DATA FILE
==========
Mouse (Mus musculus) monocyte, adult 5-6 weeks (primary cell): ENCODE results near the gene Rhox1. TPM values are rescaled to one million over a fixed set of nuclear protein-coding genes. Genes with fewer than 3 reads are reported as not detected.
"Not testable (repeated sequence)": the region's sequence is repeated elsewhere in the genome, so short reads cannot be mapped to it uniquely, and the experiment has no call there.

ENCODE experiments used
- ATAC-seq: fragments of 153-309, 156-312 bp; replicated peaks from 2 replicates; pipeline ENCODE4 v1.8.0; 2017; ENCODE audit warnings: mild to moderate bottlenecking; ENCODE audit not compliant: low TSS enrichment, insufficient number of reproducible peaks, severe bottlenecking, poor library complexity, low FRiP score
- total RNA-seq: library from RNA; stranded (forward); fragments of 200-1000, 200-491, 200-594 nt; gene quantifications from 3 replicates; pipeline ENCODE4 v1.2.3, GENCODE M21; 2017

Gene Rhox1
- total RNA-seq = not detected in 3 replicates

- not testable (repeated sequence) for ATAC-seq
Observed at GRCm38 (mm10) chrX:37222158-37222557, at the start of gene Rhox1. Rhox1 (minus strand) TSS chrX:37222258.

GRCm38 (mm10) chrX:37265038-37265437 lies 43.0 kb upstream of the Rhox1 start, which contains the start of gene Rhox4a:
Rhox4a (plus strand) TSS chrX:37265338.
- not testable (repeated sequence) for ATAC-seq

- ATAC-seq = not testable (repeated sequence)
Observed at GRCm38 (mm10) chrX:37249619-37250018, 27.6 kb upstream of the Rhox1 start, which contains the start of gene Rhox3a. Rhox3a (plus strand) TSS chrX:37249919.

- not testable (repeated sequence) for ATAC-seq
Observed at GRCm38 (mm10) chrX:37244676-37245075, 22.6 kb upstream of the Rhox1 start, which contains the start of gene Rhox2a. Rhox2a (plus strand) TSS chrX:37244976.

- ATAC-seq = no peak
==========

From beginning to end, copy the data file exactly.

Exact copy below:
Mouse (Mus musculus) monocyte, adult 5-6 weeks (primary cell): ENCODE results near the gene Rhox1. TPM values are rescaled to one million over a fixed set of nuclear protein-coding genes. Genes with fewer than 3 reads are reported as not detected.
"Not testable (repeated sequence)": the region's sequence is repeated elsewhere in the genome, so short reads cannot be mapped to it uniquely, and the experiment has no call there.

ENCODE experiments used
- ATAC-seq: fragments of 153-309, 156-312 bp; replicated peaks from 2 replicates; pipeline ENCODE4 v1.8.0; 2017; ENCODE audit warnings: mild to moderate bottlenecking; ENCODE audit not compliant: low TSS enrichment, insufficient number of reproducible peaks, severe bottlenecking, poor library complexity, low FRiP score
- total RNA-seq: library from RNA; stranded (forward); fragments of 200-1000, 200-491, 200-594 nt; gene quantifications from 3 replicates; pipeline ENCODE4 v1.2.3, GENCODE M21; 2017

Gene Rhox1
- total RNA-seq = not detected in 3 replicates

- not testable (repeated sequence) for ATAC-seq
Observed at GRCm38 (mm10) chrX:37222158-37222557, at the start of gene Rhox1. Rhox1 (minus strand) TSS chrX:37222258.

GRCm38 (mm10) chrX:37265038-37265437 lies 43.0 kb upstream of the Rhox1 start, which contains the start of gene Rhox4a:
Rhox4a (plus strand) TSS chrX:37265338.
- not testable (repeated sequence) for ATAC-seq

- ATAC-seq = not testable (repeated sequence)
Observed at GRCm38 (mm10) chrX:37249619-37250018, 27.6 kb upstream of the Rhox1 start, which contains the start of gene Rhox3a. Rhox3a (plus strand) TSS chrX:37249919.

- not testable (repeated sequence) for ATAC-seq
Observed at GRCm38 (mm10) chrX:37244676-37245075, 22.6 kb upstream of the Rhox1 start, which contains the start of gene Rhox2a. Rhox2a (plus strand) TSS chrX:37244976.

- ATAC-seq = no peak